But I could, and it maps easily onto one structure of her native German, so from then on she used them perfectly – better than a native. We English-speakers only have he/him, she/her etc. and it only applies to pronouns, not to normal nouns or to possessives.
- the thing doing the verb
- the thing being owned (also, all plurals >=5)
- the thing being given something
- the thing the verb is being done to
- the thing being summoned or identified
- the place the thing is in, or on, near, past, close to, with or about
- the thing being used for something or with something else
Czechs use a system of little questions to work out which they're using:
- pád (Nominative) - Kdo? Co? [Who? What?]
- pád (Genitive) - Bez koho? Bez čeho? [Without whom? Without what?]
- pád (Dative) - Ke komu? K čemu? [To whom? To what?]
- pád (Accusative) - Vidím koho? Vidím co? [I see whom? I see what?]
- pád (Vocative) - Oslovujeme, voláme [Who! What! (calling or addressing someone/something)]
- pád (Locative) - O kom? O čem? [About whom? About what?]
- pád (Instrumental) - S kým? S čím? [With whom? With what?]
The saintly Jana has memorized all the names for the cases so she can tell me which word is in which case when I ask. I can hear her quickly asking herself "kdo? bez koho? ke komu? vidím koho?" Then she goes "it's in accusative."
Some nouns, for instance, have the feminine ending but are masculine, which means in some declensions they take the feminine forms, but not always. I think. For these nouns there's a special extra feminine ending bolted on (-kyne) to tell you that that form is really feminine.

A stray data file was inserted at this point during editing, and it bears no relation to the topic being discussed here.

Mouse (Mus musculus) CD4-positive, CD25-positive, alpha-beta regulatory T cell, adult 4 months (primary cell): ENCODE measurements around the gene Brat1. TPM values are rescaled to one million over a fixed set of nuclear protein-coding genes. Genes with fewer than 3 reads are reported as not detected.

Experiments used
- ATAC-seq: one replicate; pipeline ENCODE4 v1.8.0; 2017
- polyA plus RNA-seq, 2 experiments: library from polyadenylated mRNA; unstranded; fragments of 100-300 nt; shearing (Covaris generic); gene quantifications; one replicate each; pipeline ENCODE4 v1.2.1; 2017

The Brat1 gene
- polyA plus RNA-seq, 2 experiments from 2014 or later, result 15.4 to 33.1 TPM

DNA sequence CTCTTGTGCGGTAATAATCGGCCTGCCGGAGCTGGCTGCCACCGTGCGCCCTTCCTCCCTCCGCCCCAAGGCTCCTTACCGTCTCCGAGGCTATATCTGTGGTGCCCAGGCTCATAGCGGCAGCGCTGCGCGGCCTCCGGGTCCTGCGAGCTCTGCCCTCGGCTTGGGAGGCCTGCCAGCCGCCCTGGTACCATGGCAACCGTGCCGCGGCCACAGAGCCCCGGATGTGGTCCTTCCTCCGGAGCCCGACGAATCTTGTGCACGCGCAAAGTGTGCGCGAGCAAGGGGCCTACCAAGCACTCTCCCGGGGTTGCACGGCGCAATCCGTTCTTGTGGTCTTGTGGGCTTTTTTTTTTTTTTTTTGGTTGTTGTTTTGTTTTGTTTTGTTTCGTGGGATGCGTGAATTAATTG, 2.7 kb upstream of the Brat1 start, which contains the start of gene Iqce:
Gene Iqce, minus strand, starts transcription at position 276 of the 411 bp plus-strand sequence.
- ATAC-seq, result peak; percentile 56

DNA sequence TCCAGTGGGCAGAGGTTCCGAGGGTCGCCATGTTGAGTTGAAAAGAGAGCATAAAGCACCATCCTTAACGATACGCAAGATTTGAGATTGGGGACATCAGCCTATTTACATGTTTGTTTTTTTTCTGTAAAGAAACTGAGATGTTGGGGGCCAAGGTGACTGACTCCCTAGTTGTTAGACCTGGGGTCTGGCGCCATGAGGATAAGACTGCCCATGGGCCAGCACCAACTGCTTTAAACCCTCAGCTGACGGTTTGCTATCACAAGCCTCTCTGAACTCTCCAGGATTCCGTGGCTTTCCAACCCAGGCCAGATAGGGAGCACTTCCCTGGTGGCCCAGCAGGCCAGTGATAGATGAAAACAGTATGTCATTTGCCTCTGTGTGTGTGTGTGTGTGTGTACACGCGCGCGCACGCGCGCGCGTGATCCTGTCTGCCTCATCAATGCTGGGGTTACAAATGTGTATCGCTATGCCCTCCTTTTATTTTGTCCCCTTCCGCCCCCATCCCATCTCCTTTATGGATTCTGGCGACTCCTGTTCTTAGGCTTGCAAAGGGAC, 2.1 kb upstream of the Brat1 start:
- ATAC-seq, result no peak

The declensions for case #4, the most common – no, of course they're not in frequency order, that would be way too easy – make many masculine nouns (e.g. names) in the accusative take the same ending as feminine nouns in nominative. The endings for case #6 sometimes are pronounced the same as the different endings for case #2. The endings for nouns in case #5 closely resemble the endings for adjectives in case #4. And so on.
Vowels are closely rationed in Czech, you see. There's a national shortage. There's no easy way to distinguish "bull" from "bool", or "hut" from "hoot", or "bat" from "bart". So endings get endlessly recycled because there just aren't enough vowel sounds to give every case in every gender a unique ending.
I am slowly compiling tables of declensions and endings in a series of spreadsheets. If I can find a way to export these to LJ simple HTML, I'll post them on this blog.